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anonymous
 5 years ago
Hi, I need help solving an equation with a fraction: 0=(55x^2)/(x^2+1). I know how to get the zeros by locig reasoning but I don't get it in a form which allows me to use other tools like the pq formula... Any idea?
anonymous
 5 years ago
Hi, I need help solving an equation with a fraction: 0=(55x^2)/(x^2+1). I know how to get the zeros by locig reasoning but I don't get it in a form which allows me to use other tools like the pq formula... Any idea?

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anonymous
 5 years ago
Best ResponseYou've already chosen the best response.0My first step was to isolate the 5 so that 0=(5(1x^2)/(x^2+1)).

mathteacher1729
 5 years ago
Best ResponseYou've already chosen the best response.0Hi Panavia, An equation of the form (top ) / (bottom) = zero Must obey TWO rules: 1) (bottom) CANNOT equal zero! 2) (top) MUST equal zero. So in this case: 1) (bottom) = x^2 +1 , which is never zero, so we're good for rule one. 2) (top) = 55x^2 So the question is, how do we solve: \[55x^2=0\] Doing this isn't so bad, just factor out the 5 \[5(1x^2)=0\] and now solve \[1x^2 = 0\] This is pretty easy, just add x^2 to both sides \[1=x^2\] and the answer should be right in front of you. :)

anonymous
 5 years ago
Best ResponseYou've already chosen the best response.0Yes, that's what I ment with logical reasoning. But when I plot the graph I get two zeros. One at +1 and one at 1. The 1 is the one which puts me off. Like you said, when I put the 1 into the bottom portion, I get a 0 in the denominator...

anonymous
 5 years ago
Best ResponseYou've already chosen the best response.0just a comment, you could have p(x)/q(x) = 0/0 , in which case you can look to factor out something or analyze it further , look at the limit as x approaches your zeroes

anonymous
 5 years ago
Best ResponseYou've already chosen the best response.0but i wouldnt go so far as to say the bottom cannot equal to zero

anonymous
 5 years ago
Best ResponseYou've already chosen the best response.0Hmm, so use the L'Hospital rule?

anonymous
 5 years ago
Best ResponseYou've already chosen the best response.0no, i was just talking in general

anonymous
 5 years ago
Best ResponseYou've already chosen the best response.0in this case the denominator is strictly positive

anonymous
 5 years ago
Best ResponseYou've already chosen the best response.0he said it must obey two rules. there are exceptions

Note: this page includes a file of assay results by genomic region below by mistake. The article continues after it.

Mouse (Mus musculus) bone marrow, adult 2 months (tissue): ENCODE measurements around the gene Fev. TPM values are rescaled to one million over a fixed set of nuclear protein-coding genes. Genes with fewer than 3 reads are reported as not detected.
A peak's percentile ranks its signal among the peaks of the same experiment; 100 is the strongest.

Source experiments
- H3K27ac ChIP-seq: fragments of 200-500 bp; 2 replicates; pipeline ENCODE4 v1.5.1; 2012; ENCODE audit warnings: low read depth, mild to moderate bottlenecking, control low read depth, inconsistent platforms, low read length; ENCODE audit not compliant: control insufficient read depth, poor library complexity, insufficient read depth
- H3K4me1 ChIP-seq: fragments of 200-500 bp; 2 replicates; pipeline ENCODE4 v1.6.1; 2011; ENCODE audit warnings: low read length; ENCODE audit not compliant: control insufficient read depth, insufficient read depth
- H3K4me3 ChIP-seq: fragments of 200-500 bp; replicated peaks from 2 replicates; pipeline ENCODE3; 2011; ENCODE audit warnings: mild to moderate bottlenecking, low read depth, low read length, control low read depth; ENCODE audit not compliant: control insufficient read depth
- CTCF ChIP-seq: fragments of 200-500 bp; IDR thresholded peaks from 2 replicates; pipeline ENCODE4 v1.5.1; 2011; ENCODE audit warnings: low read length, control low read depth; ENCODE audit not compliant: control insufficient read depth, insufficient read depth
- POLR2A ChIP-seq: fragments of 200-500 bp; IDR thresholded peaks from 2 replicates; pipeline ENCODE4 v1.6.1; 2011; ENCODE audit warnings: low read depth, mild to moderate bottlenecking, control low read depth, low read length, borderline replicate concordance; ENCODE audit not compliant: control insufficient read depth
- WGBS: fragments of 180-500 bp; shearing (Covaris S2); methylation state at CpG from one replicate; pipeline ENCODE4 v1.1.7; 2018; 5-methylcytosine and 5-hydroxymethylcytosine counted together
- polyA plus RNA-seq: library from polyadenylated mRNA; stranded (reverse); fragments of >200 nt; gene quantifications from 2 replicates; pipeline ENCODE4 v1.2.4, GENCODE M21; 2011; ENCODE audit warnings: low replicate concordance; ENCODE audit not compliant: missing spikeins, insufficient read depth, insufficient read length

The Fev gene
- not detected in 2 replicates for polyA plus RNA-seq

mathteacher1729
 5 years ago
Best ResponseYou've already chosen the best response.0The reason you get 1 and +1 as your answer is because we can factor: \[1x^2=(x+1)(x1)\] Or when we solve \[1=x^2 \Rightarrow x=\pm1\] Substituting 1 into the denominator does not yield zero: \[(1)^2+1 =1+1 =2\] Remember when you square negative one, or multiply 1 times itself, you get a positive.

anonymous
 5 years ago
Best ResponseYou've already chosen the best response.0for example find 0 = (x^2 + x  6) /(x2)

anonymous
 5 years ago
Best ResponseYou've already chosen the best response.0err, solve that i mean

anonymous
 5 years ago
Best ResponseYou've already chosen the best response.0Oh, yes. You are right. I forgott that. Thanks a lot!

anonymous
 5 years ago
Best ResponseYou've already chosen the best response.0That's pretty easy. In this case you can really solve the equation. But in my case it seems like there is no such solution and you can only figure out the zeros by logic reasoning...

anonymous
 5 years ago
Best ResponseYou've already chosen the best response.0But thanks a buch! You guys helped me a lot!

anonymous
 5 years ago
Best ResponseYou've already chosen the best response.0just because you have zero in the denominator does not mean you must stop there and say no solution, like 1/x = 0 (no solution). for my example 0 = (x^2 + x  6) /(x2) you have 0/0 for x = 2, but we still have x=3 as a solution

anonymous
 5 years ago
Best ResponseYou've already chosen the best response.0so my point is, look out for 0/0

anonymous
 5 years ago
Best ResponseYou've already chosen the best response.0Ok, thanks. So it seems like the functions just have gaps at certain points...

anonymous
 5 years ago
Best ResponseYou've already chosen the best response.0yes there could be a hole, or a jump discontinuity

anonymous
 5 years ago
Best ResponseYou've already chosen the best response.0an essential discontinuity or a removable (if i plug it) discontinuity
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